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Invasive Alien Species not welcome in the EU – part 2

8 March 2017

Bethan Stones headshot

Bethan Stones

Group Marketing Manager

Cura Terrae
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Last week’s blog looked at the new measures put into place by the European Commission against invasive alien species in the EU.

Invasive alien species (IAS) impact on the environment, the economy and also have the potential to impact on human health. The last blog focused on the environmental threat of IAS and the measures which have been put into place by the European Commission to help stop the loss of biodiversity.

Economic Impact

Invasive alien species are also known to have a large economic impact, costing the European economy billions of euros every year (European Commission, IAS). They hold the potential to reduce agricultural, forestry and fishery yields and also have been known to block waterways and industrial water pipes. By having such a negative impact on the ecosystem, they may take over landscapes and natural bodies of water which can have consequent economic impacts if this causes a loss of recreational or historical value to an area.

Impact on Human Health

There is also the impact on human health to consider. Invasive species can trigger allergies and also may carry with them dangerous disease. An example of IAS impacting human health is the Asian tiger mosquito (Aedes albopictus) which is native to South East Asia but has been introduced to Europe as dormant eggs transported on used tyres and other equipment. This mosquito is known to carry more than 20 dangerous human pathogens which include both dengue and yellow fever.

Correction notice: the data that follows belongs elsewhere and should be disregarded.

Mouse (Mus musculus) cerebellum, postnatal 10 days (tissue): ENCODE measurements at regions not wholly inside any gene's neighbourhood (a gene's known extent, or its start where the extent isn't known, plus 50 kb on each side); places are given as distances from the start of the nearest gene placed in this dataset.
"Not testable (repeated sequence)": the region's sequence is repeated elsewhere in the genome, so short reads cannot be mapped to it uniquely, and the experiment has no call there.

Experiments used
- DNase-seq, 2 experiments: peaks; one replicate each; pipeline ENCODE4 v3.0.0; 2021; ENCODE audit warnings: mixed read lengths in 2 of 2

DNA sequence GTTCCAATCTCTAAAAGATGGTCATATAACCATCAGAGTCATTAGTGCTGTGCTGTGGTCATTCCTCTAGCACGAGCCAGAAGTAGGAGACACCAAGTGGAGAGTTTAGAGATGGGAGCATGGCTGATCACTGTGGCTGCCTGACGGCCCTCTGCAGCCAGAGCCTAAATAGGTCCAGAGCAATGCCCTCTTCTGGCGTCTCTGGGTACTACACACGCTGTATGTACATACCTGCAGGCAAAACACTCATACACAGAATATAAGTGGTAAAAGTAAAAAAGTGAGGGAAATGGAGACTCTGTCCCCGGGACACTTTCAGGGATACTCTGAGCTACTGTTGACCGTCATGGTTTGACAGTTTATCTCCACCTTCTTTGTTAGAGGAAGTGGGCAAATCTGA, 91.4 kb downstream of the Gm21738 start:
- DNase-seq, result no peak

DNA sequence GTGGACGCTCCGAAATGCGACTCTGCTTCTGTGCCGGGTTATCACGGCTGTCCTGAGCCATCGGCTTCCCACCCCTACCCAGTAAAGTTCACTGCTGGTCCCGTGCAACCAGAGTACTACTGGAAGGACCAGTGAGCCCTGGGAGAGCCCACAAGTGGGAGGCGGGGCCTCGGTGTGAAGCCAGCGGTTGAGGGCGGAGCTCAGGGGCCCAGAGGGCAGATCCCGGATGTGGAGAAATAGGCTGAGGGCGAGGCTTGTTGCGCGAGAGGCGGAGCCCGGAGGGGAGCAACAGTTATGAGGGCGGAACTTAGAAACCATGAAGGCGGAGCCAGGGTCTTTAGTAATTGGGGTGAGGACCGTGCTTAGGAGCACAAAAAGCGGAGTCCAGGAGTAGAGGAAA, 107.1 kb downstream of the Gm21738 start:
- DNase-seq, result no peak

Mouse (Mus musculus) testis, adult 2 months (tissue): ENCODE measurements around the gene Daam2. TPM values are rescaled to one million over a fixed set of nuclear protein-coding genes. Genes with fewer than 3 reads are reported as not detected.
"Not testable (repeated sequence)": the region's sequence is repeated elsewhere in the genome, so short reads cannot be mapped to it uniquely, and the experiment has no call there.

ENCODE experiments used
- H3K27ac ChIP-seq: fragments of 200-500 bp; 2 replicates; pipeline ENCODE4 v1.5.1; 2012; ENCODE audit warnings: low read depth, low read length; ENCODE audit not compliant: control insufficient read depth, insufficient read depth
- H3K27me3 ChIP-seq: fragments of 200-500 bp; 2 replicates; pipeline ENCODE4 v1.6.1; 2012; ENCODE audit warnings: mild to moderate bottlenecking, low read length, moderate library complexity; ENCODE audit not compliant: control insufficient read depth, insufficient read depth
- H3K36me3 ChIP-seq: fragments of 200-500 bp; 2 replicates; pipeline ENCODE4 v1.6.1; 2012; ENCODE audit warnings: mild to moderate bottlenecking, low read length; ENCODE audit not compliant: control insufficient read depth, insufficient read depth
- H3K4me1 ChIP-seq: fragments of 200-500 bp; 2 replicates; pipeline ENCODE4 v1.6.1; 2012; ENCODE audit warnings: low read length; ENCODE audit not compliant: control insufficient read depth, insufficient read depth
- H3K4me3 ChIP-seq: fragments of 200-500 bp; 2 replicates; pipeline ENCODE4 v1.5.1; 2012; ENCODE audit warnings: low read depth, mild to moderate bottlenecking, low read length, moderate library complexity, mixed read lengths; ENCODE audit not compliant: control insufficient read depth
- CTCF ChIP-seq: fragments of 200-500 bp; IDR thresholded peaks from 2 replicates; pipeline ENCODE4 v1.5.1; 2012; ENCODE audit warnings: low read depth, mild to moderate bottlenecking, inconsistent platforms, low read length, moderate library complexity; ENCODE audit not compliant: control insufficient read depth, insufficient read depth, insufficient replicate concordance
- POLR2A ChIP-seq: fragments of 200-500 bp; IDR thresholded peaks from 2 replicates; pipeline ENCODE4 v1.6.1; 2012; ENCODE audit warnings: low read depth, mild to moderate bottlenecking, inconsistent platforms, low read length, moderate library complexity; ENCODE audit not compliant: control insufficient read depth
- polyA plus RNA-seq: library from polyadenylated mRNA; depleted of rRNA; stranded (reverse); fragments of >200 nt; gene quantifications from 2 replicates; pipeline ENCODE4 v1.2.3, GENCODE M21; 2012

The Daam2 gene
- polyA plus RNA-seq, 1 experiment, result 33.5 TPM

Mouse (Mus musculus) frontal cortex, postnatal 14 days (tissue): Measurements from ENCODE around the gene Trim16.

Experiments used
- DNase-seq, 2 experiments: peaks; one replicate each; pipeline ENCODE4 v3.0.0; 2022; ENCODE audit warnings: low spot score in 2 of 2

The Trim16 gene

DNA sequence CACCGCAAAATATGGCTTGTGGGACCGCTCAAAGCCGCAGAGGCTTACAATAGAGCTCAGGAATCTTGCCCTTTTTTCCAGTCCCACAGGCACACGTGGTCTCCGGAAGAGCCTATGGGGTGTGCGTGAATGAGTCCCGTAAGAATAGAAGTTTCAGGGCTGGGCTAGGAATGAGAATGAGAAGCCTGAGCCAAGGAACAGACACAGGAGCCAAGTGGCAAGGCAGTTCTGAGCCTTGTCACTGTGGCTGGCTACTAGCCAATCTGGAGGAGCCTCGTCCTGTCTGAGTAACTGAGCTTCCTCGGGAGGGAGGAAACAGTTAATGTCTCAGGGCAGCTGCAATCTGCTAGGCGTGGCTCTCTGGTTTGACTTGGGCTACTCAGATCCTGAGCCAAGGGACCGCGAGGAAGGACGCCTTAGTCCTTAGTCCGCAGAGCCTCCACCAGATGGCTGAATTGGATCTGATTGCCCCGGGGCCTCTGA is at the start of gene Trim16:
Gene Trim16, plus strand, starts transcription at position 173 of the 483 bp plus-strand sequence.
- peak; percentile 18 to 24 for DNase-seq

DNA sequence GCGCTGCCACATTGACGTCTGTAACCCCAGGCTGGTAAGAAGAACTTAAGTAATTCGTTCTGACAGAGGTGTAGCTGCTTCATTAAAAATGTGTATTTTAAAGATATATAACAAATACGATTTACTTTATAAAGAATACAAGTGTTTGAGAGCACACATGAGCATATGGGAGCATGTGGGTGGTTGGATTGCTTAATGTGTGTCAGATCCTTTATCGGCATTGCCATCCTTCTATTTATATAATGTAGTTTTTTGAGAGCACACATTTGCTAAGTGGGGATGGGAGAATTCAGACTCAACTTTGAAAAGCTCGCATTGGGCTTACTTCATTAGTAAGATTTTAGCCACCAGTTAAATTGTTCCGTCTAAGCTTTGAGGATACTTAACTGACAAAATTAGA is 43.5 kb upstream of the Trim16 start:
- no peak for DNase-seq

How do these invasive species enter the EU?

Humans have altered the speed of which species are transported around the world. Invasive species can be introduced into non-native environments via two different mechanisms

  1. Natural migration

Natural pathways include wind current and other methods of dispersal where species develop morphological and behavioural characteristics.

  1. Man-made pathways
  • IntentionalThe deliberate action of moving an organism to a new environment.

This includes transportation for food, pets, international commerce and for sport (hunting etc.)

  • AccidentalThe introduction of invasive species that occurs as a by-product of our activities.

This includes small species that ‘hitchhike’ unnoticed on plants, in ballast water that is used to transport large ships, via importation of fruits and vegetables or inside other animals.

New EU Measures

Preventing invasive species from entering the EU is preferable as it is more efficient and cost effective than implementing management methods. The new regulations aim to prevent invasive species of high concern from entering the EU and therefore it is illegal to intentionally bring any of the species into Europe that are listed.

Preventing the unintentional transportation of species is more difficult, early detection and rapid eradication is vital to minimise the impact that they could have on the surrounding environment. Controlling and eradicating already established species should be conducted carefully, with minimal impact on the environment and sparing the invasive species from avoidable pain and distress.

If you discover an invasive species on your site, see our previous blog post ‘What do I do if I have invasive plant species on my site?’ which outlines your legal responsibilities and how to remove them appropriately.

For further information see the European Commission page on invasive alien species.

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